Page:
Like a type of friends-with-benefits deal where everyone is completely satisfied physically and emotionally, the idea of bringing music to L.A.’s hip food truck culture just made sense. I recently reconnected with a college friend of mine who had been known during our years at UCLA for performing these really intimate acoustic pieces at various student club talent shows. One of the biggest is UCLA’s annual Spring Sing, a type of school-wide talent show with massive crowds and celebrity judges. Some people to have played there include Maroon 5 and Sara Bareilles when they were students.

At a restaurant in Pasadena, I met up with Melissa Flavia, 23, who had graduated with me in 2009. We hadn’t seen each other in a year, and we discussed where our lives went since graduating, and there was something tragically ironic when I heard she was playing music on the street. You get that first impression of struggling artist, but somehow the story turned into something entirely different.

She explained this need to somehow just start playing music anywhere and everywhere. She always frequented food trucks, and her favorite was one in Eagle Rock called Leo’s Taco Truck. She approached the owner, a man named Leo, obviously, and asked whether she could play music in front of his customers. “Ahh, more business for me mama-cita” was his answer, and so she started to play, and, of course, everyone was satisfied.

Eventually, Melissa was referred to other food truck owners who were more than happy to have someone liven up the atmosphere. Wherever the food truck went, Melissa went with her guitar. Now when you’re a street performer playing in front of food trucks, the elements can get to you – this means drunken crowds and police intervention on zoning rules for musicians.

There was one time on Abbot Kinney Boulevard in Venice when she was performing in front of a restaurant and was forced to move because a musician performing was somehow obstructing the way for drunken pedestrians. Undeterred, Melissa set up shop on top of a food truck where her sweet melodies were masked by loud crowds and music from someone’s obnoxious speakers. The police eventually ruined the fun again because you need a permit or something to play music on top of a truck.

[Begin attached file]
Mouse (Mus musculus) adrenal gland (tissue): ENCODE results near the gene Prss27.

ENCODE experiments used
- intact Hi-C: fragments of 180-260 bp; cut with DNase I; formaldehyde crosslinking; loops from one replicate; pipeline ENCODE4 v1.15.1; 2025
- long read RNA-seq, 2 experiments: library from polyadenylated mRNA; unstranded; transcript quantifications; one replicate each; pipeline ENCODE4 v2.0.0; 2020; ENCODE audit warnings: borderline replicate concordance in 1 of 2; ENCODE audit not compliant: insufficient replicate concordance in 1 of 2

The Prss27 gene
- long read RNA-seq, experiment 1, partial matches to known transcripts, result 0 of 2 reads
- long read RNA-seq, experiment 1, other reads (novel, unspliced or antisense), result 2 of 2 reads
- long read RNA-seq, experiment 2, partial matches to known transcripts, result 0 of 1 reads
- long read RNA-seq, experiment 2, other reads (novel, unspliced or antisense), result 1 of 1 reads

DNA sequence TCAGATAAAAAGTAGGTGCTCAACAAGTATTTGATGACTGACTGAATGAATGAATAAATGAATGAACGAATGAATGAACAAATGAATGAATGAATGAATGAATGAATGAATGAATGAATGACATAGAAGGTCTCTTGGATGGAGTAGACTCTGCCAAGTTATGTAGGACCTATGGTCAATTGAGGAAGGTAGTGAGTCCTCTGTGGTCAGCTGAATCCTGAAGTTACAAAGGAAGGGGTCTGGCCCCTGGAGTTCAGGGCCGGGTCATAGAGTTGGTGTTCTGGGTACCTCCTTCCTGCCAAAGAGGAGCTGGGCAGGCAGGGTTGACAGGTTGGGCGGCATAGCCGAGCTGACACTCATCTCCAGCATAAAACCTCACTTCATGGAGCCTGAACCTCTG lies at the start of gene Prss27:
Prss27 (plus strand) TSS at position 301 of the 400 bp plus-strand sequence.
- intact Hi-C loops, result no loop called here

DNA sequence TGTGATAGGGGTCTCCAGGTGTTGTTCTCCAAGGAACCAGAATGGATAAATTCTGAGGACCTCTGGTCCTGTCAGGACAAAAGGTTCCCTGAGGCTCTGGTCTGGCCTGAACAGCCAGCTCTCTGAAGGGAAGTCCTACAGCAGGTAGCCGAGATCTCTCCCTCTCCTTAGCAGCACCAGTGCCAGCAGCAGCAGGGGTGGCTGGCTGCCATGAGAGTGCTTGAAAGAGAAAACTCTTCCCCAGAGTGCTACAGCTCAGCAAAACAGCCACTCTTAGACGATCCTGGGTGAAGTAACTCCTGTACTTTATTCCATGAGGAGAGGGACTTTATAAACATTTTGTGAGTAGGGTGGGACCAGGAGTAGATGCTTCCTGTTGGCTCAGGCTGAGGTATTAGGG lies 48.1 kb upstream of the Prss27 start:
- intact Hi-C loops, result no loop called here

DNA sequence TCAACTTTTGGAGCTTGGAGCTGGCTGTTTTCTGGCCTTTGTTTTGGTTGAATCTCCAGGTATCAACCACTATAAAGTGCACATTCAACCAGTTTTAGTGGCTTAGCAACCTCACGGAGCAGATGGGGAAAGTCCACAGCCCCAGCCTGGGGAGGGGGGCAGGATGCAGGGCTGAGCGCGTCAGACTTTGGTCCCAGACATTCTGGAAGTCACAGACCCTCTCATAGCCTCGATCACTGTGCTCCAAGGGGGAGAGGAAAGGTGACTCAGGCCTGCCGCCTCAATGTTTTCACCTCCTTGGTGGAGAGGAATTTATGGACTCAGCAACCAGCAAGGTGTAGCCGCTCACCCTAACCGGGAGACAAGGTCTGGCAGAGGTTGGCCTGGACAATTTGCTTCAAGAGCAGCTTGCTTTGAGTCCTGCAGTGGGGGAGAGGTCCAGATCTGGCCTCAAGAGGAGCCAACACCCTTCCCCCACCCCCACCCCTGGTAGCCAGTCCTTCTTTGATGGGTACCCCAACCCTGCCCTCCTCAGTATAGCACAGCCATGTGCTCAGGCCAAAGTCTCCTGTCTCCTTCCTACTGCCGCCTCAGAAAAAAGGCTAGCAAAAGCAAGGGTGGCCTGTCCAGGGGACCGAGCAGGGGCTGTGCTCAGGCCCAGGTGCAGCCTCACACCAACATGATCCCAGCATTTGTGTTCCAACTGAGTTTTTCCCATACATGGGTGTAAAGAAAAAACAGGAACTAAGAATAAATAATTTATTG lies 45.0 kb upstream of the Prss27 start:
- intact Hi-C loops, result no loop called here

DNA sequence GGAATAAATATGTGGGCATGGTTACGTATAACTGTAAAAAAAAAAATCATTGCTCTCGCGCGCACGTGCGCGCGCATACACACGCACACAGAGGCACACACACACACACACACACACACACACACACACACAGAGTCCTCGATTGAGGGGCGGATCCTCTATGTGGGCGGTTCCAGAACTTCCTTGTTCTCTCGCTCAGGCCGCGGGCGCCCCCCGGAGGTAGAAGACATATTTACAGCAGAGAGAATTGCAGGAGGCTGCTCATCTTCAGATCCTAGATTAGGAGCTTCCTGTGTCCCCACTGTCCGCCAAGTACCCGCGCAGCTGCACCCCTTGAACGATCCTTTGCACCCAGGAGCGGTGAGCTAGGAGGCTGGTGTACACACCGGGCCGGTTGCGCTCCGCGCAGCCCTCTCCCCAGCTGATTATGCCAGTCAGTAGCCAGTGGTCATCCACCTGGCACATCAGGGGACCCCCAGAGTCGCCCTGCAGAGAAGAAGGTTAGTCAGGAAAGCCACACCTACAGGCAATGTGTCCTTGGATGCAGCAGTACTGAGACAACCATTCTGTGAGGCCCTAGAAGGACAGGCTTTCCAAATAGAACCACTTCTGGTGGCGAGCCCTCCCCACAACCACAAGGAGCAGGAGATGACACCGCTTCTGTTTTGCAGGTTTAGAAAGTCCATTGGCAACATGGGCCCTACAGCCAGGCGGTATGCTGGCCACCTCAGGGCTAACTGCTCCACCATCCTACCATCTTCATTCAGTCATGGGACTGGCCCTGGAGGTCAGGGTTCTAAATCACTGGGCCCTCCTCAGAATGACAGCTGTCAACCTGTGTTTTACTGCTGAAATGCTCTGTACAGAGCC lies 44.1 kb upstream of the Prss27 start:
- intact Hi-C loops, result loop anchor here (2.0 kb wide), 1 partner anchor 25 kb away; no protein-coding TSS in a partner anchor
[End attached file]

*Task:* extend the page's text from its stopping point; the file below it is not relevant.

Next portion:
As much as it was frustrating, there was a sense of satisfaction in bringing music to the masses, her own way, in her own time.

All she wants, she tells me, was “for people to just stop and see that art is happening around them.” It’s an ideology that slowly bubbled its way into fruition since her college days riding the city bus to-and-from UCLA to her home in La Canada everyday.

“At UCLA everything is so rushed, but taking the bus forced me to slow down,” she says.

It was this mentality that resonated with other musicians, an idea that music can be found anywhere, not just in overpacked amphitheaters but on that street corner where they sell tacos. The idea organically grew into the concept of a nonprofit organization she called Stop & Listen LA ( Using family networks and musicians she’s met on the way, her “project” is becoming something big with business cards, social networks and an official Web site complete with video uploads of all of their events. Not to forget all the paperwork officially filled out for nonprofit status and grant funding. Currently, musicians from Stop & Listen LA perform at gallery openings, street fairs and various community events, but food trucks are their favorites, for obvious reasons.

Not only is there a public benefit, but musicians are receiving the satisfaction of getting their music heard beyond the typical venues of open-mic nights. Plus, it’s a real chance to actually play music in and around Los Angeles.

And it makes sense that Melissa’s organization came at the right time, when the appeal and rawness of street culture is turning mainstream, a culture whose seen the rise of Banksy and bicycle crank mobs. The marriage of street performer and the food truck go together like white on rice; both competing against the establishment amidst the confines of rules and regulations. It’s a struggle just to exist when all you want to offer people is something pleasantly appetizing.

So next time you see a food truck, be prepared to stop and listen while eating your food on the sidewalk. It will be a completely satisfying experience.